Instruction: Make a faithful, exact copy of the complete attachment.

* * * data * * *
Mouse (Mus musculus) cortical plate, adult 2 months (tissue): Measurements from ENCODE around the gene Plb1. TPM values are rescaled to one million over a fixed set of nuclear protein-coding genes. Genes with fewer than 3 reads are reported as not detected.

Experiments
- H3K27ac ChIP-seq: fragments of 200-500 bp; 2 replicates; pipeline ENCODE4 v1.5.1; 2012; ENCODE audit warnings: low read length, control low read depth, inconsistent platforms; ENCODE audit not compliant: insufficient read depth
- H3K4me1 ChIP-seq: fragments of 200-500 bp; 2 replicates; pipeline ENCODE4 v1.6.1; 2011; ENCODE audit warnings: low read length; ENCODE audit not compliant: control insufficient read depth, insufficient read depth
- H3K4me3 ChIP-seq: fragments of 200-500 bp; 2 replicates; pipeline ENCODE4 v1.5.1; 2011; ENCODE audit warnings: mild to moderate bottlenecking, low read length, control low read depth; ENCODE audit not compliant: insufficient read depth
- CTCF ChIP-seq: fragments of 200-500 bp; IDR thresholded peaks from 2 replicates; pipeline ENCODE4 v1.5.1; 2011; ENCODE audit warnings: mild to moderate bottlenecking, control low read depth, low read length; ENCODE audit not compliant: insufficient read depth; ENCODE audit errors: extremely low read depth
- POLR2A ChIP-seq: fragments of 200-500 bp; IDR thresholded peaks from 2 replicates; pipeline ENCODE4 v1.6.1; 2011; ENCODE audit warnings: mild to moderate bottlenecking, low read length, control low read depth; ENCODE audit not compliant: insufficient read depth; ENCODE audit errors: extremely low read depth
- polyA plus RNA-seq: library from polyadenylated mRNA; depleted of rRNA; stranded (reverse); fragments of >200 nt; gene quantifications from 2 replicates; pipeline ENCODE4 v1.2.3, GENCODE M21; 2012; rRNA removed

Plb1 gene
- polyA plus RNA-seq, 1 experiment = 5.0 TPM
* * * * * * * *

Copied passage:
Mouse (Mus musculus) cortical plate, adult 2 months (tissue): Measurements from ENCODE around the gene Plb1. TPM values are rescaled to one million over a fixed set of nuclear protein-coding genes. Genes with fewer than 3 reads are reported as not detected.

Experiments
- H3K27ac ChIP-seq: fragments of 200-500 bp; 2 replicates; pipeline ENCODE4 v1.5.1; 2012; ENCODE audit warnings: low read length, control low read depth, inconsistent platforms; ENCODE audit not compliant: insufficient read depth
- H3K4me1 ChIP-seq: fragments of 200-500 bp; 2 replicates; pipeline ENCODE4 v1.6.1; 2011; ENCODE audit warnings: low read length; ENCODE audit not compliant: control insufficient read depth, insufficient read depth
- H3K4me3 ChIP-seq: fragments of 200-500 bp; 2 replicates; pipeline ENCODE4 v1.5.1; 2011; ENCODE audit warnings: mild to moderate bottlenecking, low read length, control low read depth; ENCODE audit not compliant: insufficient read depth
- CTCF ChIP-seq: fragments of 200-500 bp; IDR thresholded peaks from 2 replicates; pipeline ENCODE4 v1.5.1; 2011; ENCODE audit warnings: mild to moderate bottlenecking, control low read depth, low read length; ENCODE audit not compliant: insufficient read depth; ENCODE audit errors: extremely low read depth
- POLR2A ChIP-seq: fragments of 200-500 bp; IDR thresholded peaks from 2 replicates; pipeline ENCODE4 v1.6.1; 2011; ENCODE audit warnings: mild to moderate bottlenecking, low read length, control low read depth; ENCODE audit not compliant: insufficient read depth; ENCODE audit errors: extremely low read depth
- polyA plus RNA-seq: library from polyadenylated mRNA; depleted of rRNA; stranded (reverse); fragments of >200 nt; gene quantifications from 2 replicates; pipeline ENCODE4 v1.2.3, GENCODE M21; 2012; rRNA removed

Plb1 gene
- polyA plus RNA-seq, 1 experiment = 5.0 TPM